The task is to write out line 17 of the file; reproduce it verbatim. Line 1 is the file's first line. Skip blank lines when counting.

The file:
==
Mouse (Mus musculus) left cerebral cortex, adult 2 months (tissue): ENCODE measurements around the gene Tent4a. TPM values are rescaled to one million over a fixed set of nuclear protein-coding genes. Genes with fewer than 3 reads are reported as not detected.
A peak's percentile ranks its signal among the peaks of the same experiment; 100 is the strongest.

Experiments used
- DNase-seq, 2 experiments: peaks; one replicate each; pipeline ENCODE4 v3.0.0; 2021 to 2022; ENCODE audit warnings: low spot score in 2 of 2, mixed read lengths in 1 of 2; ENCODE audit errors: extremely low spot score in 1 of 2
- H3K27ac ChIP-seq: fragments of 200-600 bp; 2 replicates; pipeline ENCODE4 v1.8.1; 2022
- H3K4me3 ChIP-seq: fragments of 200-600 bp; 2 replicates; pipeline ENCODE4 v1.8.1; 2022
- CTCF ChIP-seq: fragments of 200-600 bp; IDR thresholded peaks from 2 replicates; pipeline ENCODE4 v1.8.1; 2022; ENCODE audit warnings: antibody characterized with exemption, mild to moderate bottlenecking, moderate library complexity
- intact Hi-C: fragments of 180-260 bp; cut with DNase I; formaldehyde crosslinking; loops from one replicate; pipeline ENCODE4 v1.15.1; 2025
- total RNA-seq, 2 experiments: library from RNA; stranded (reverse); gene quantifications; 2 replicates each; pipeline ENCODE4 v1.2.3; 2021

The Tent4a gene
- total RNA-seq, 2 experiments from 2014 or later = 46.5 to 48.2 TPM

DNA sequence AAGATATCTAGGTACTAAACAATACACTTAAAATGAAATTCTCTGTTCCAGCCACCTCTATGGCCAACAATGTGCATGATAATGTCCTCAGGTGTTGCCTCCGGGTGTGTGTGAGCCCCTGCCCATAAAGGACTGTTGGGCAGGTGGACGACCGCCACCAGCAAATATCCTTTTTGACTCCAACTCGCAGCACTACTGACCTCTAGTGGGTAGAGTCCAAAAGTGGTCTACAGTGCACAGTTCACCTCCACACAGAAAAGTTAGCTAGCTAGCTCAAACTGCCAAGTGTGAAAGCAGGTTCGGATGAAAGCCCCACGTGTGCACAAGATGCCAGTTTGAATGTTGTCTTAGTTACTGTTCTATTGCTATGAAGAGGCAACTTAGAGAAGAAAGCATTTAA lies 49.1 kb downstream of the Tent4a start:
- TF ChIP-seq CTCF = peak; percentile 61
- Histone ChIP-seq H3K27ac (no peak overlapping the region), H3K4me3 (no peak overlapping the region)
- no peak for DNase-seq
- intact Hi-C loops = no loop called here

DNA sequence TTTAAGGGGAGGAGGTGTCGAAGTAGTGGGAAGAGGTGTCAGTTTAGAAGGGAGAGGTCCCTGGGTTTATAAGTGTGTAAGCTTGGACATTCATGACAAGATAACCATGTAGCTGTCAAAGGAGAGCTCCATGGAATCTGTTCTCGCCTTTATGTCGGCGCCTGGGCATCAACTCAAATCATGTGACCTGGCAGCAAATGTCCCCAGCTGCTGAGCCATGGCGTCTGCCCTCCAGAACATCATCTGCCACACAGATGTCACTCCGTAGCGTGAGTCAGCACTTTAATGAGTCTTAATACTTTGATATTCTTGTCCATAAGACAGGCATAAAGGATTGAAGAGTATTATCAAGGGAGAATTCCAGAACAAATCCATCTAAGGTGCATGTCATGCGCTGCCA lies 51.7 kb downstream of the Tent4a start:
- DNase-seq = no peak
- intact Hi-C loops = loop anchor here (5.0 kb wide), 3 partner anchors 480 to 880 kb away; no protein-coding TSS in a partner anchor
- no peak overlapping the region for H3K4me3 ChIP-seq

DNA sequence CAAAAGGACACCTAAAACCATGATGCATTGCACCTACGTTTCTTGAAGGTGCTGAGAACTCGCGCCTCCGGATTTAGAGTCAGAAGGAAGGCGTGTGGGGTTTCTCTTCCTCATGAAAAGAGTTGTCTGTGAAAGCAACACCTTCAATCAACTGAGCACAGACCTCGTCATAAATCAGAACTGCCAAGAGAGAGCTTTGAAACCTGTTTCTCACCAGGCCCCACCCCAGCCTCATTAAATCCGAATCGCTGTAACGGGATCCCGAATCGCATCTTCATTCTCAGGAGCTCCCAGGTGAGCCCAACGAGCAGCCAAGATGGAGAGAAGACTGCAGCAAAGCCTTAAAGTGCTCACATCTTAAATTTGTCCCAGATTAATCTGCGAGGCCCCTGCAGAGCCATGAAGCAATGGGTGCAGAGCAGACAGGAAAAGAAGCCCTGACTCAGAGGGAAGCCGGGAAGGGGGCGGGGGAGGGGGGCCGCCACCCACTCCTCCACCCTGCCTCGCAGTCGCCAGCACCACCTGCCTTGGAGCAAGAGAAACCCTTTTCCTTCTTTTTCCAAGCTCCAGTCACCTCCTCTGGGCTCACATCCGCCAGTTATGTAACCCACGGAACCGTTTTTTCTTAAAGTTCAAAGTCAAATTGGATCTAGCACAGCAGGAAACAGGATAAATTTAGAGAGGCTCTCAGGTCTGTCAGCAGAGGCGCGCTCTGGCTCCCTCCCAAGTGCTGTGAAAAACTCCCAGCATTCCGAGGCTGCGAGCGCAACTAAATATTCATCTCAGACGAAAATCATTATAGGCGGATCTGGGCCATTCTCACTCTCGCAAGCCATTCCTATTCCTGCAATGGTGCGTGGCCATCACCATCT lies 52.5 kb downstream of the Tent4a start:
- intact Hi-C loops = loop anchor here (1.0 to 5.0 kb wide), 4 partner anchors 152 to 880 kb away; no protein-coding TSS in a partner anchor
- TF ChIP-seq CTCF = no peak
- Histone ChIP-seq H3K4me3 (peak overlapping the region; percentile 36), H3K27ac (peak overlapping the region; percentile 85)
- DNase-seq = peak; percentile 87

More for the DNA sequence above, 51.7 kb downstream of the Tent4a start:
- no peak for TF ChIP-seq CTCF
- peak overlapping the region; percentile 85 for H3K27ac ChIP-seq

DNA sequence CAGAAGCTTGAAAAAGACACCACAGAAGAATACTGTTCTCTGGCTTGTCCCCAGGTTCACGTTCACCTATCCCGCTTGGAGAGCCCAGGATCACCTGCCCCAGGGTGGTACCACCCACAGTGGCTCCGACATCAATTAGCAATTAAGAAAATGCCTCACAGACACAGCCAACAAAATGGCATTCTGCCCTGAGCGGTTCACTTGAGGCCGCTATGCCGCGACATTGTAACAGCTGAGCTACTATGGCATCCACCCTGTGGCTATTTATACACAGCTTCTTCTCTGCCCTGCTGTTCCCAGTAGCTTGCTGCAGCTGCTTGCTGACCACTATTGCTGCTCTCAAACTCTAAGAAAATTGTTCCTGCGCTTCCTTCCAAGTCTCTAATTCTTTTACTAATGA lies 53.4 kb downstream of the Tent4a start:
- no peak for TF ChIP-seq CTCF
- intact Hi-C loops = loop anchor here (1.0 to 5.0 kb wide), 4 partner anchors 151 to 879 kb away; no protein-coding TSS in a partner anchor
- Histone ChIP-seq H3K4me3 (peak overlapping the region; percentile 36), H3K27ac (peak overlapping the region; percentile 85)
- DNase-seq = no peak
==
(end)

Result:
DNA sequence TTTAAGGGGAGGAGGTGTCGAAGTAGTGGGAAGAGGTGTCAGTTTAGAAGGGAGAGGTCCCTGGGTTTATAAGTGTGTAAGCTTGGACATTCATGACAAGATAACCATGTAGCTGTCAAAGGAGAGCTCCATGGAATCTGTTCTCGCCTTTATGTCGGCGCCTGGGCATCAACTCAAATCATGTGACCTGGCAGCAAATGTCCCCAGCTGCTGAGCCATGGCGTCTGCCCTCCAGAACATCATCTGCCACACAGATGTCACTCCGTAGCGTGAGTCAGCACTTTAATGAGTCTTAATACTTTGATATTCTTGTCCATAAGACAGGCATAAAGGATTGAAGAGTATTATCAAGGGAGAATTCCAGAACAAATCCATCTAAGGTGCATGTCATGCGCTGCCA lies 51.7 kb downstream of the Tent4a start: